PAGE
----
Vol 4 | WINTER 2014
INSIDE CrowdFunding is it here to stay? Is Self Management for you? Wanna Be Managers Please Stand Up! X-Pozsed Featured unsigned Artist and much much more !!
The Manager and Agent Issue EXCLUSIVE X-Pozsed Music Manager and Agent Contact Directory
contents X-Pozsed The Magazine
Winter 2013- Vol 4
8 16 13 20
Feature Story - CrowdFunding Is It A Fad ? - Will crowdfunding follow in their footsteps? In a mere 10 years, the bland, technical term has come to evoke emotions ranging from rabid excitement to cynical dismissiveness. That could be thanks to a music industry still grappling for answers on how to right itself, Millennials frothing at the chance to blaze techno-trails to the future and artists clamoring for a game-changing way to pay their bills.
Self Management Is For You ? The role of a Manager has changed as much as the music business. In fact, the traditional artist team (manager, attorney, agent, business manager) may no longer be practical. Today many artists believe that selfmanagement and outsourcing functions is the way to go.
Creative Allies is a unique web-based company that offers a means for fans to interact with artists in a dynamic way—by actually creating the images that appear on CDs, websites, tshirts and other platforms.
Artist Corner Highlighted Art-‘Teest’ Introduction - José Alves da Silva is a freelance Character Artist and 3D Illustrator.
X-Pozsed Exclusive --Managers And Agent Directory – The key to success, if you’re an independent artist is getting the right Manager and Agent . You will find that this exclusive updated list of Manager and Agent, is a great resource for any artist trying to break into the industry . Use wisely!
IN THIS ISSUE 6. Letter from the Creative Director 14. Songwriters Profile - Ali T 24. Are You A Manager Wanna Be ? 12. Rock It Ship – A new way to tour 25. X-Pozsed Artist Report, Feature Artist & Highlights
Be sure to follow X-Pozsed The Magazine on Facebook, and Twitter. Also check our website at
www.x-pozsedthemagazine to listen to feature artist , read our blog and get up to date casting and industry information.
PUBLISHER Col-X-Zist Multi Media Group & Publishing L.L.C
FOUNDER - ART DIRECTOR / CHIEF EXECUTIVE Col-co Chanel
EVENT /MARKETING COORDINATOR Jonathan Smith
THE BACKBONE OF X-POZSE MARKETING Chanel Outin
Our Editorial Team / Music A & R Department / Review (Also shout out to our contributing writers)
CHIEF MUSIC EDITOR Gary Ivory
SOCIAL MEDIA MANAGER Fredrick Bishop
Michael Wilson C.Ross Renee Raymond Scott Philip James Olbright
WEBSITE /ONLINE TECH C.Chanel, J.B Morgan
CHIEF EDITOR Sara Moore
Photographer /Artist: Name is credited throughout publication. Some Images in this magazine do not belong to X-Pozsed The Magazine. It is always our intent to make sure that credit is given to any photographer whose work is displayed in our publication. Yet, if any images have been displayed without proper accreditation, please submit credit information to the email@example.com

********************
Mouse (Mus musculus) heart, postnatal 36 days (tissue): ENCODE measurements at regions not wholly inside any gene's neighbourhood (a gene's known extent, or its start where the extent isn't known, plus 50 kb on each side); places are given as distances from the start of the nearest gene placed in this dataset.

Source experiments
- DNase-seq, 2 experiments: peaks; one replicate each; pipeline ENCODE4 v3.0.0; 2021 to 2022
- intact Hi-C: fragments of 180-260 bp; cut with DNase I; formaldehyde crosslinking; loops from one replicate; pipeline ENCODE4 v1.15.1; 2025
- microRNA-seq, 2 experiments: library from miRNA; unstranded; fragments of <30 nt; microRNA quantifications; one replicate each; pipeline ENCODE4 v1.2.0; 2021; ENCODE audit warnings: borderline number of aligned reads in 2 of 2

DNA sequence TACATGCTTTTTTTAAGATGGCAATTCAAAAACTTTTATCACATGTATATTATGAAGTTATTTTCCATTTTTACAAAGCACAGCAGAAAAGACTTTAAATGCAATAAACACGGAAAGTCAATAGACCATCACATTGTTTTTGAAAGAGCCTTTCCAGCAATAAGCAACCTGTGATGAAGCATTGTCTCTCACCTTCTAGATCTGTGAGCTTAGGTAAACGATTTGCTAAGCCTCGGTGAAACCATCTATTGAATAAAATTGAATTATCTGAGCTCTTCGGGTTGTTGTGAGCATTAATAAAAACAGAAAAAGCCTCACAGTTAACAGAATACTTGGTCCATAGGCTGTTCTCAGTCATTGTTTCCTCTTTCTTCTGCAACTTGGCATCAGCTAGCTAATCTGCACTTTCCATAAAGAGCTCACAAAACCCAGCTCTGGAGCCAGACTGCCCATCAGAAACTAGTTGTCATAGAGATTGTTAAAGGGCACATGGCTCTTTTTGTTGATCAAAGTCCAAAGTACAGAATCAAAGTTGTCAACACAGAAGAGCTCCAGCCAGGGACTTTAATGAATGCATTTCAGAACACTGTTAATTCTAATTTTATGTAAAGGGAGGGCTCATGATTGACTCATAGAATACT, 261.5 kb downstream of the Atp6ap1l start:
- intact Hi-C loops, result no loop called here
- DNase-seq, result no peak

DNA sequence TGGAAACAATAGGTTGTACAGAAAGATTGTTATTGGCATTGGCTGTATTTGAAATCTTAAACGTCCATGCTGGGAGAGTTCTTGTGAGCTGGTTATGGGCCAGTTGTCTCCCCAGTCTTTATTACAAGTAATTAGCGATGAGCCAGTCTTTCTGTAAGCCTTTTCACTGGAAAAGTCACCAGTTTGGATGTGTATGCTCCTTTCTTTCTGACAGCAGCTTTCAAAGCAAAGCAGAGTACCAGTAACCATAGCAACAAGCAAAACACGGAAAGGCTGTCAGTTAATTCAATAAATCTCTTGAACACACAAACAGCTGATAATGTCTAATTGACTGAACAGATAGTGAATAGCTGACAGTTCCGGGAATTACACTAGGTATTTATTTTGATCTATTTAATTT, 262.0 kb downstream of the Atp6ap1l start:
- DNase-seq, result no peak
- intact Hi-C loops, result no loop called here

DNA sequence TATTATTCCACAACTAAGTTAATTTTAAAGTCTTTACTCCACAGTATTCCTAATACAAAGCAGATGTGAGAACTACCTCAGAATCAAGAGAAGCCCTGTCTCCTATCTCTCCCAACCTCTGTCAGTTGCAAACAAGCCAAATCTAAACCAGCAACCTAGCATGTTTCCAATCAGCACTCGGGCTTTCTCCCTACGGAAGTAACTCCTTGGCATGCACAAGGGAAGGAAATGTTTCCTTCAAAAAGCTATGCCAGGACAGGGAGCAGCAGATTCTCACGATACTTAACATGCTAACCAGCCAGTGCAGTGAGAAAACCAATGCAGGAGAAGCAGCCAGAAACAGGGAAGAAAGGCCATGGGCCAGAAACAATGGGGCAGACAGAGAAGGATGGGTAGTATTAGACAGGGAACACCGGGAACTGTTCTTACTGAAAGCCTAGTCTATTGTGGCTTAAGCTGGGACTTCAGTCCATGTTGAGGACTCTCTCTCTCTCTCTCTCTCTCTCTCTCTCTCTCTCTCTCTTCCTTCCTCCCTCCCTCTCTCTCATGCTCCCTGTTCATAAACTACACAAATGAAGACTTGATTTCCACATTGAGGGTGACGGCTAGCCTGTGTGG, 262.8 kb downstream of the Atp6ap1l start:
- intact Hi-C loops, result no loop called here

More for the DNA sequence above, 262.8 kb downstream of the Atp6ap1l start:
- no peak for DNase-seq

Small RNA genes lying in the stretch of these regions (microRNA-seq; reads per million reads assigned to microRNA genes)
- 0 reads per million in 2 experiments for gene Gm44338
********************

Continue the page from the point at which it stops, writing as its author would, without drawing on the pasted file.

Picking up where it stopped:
CHIEF GRAPHIC DESIGNER Anil Verma X-Pozsed The Magazine / www.X-Pozsedmagazine.com / www.X-PozsedTheBlog.com
From Our Founder – Chief Executive Here at X-Pozsed we work very hard to keep you continually informed and connected with industry professionals who have the potential to help to catapult your music careers to the next level. The core of X-P-M, are the artist who grace our pages, tell their stories and give us the opportunity to introduce and highlight their talents for the world to see. Many record executives, DJs and producers read our magazine and I get so excited when I hear from artists who, through X-Pozsed, have been able to connect with industry experts and advance their careers. When starting this publication my goal was, and still remains, to be the South’s #1 reliable go-to magazine for top industry executives and artists across the entertainment spectrum. With each issue I’m gradually starting to see that dream come true! Thank you for continuing on this journey with us!
Dream, plan and then REACT! — Col-co Chanel
I HAVE MUSIC EVERYWHERE. DO YOU? WITH THE CONNECTIVITY OF SONY PRODUCTS. YOU CAN LISTEN TO YOUR MUSIC ANYWHERE.
MySpace. Friendster. Radiohead's In Rainbows model. Music lovers were certain that those blasts-from-thenot-too-distant-past were here to stay. But the novelty of those crazes wore off almost as quickly as they arrived.
Crowd Funding Is It Fad?
Will crowd funding follow in their footsteps? In a mere 10 years, the bland, technical term has come to evoke emotions ranging from rabid excitement to cynical dismissiveness. That could be thanks to a music industry still grappling for answers on how to right itself, Millennials frothing at the chance to blaze techno-trails to the future and artists clamoring for a game-changing way to pay their bills.
funding transactions could total as high as $500 billion in 2013, this aspect of the music industry is cle arly booming. But with high hopes come great skepticism. In the following exclusive feature, X-Pozsed The Magazine takes a close look at where crowd funding is right now and where it is likely to go.